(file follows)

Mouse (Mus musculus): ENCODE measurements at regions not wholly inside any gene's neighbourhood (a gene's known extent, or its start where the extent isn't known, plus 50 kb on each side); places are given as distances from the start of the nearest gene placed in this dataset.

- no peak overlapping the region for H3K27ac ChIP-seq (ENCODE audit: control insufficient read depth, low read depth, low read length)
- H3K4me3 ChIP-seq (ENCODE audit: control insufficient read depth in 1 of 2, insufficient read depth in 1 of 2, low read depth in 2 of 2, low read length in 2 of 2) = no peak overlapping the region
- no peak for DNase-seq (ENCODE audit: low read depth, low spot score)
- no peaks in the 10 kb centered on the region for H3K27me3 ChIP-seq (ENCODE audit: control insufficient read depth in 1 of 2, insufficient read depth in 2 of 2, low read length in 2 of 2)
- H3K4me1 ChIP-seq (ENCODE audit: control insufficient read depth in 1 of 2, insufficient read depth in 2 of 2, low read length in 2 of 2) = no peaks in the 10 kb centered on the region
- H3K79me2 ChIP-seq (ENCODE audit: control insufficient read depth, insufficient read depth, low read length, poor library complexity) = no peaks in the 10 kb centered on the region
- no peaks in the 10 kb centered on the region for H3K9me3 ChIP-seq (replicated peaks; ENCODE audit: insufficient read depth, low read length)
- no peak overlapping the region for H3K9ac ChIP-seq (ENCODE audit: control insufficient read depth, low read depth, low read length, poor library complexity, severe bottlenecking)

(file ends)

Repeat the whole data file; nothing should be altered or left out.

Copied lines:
Mouse (Mus musculus): ENCODE measurements at regions not wholly inside any gene's neighbourhood (a gene's known extent, or its start where the extent isn't known, plus 50 kb on each side); places are given as distances from the start of the nearest gene placed in this dataset.

- no peak overlapping the region for H3K27ac ChIP-seq (ENCODE audit: control insufficient read depth, low read depth, low read length)
- H3K4me3 ChIP-seq (ENCODE audit: control insufficient read depth in 1 of 2, insufficient read depth in 1 of 2, low read depth in 2 of 2, low read length in 2 of 2) = no peak overlapping the region
- no peak for DNase-seq (ENCODE audit: low read depth, low spot score)
- no peaks in the 10 kb centered on the region for H3K27me3 ChIP-seq (ENCODE audit: control insufficient read depth in 1 of 2, insufficient read depth in 2 of 2, low read length in 2 of 2)
- H3K4me1 ChIP-seq (ENCODE audit: control insufficient read depth in 1 of 2, insufficient read depth in 2 of 2, low read length in 2 of 2) = no peaks in the 10 kb centered on the region
- H3K79me2 ChIP-seq (ENCODE audit: control insufficient read depth, insufficient read depth, low read length, poor library complexity) = no peaks in the 10 kb centered on the region
- no peaks in the 10 kb centered on the region for H3K9me3 ChIP-seq (replicated peaks; ENCODE audit: insufficient read depth, low read length)
- no peak overlapping the region for H3K9ac ChIP-seq (ENCODE audit: control insufficient read depth, low read depth, low read length, poor library complexity, severe bottlenecking)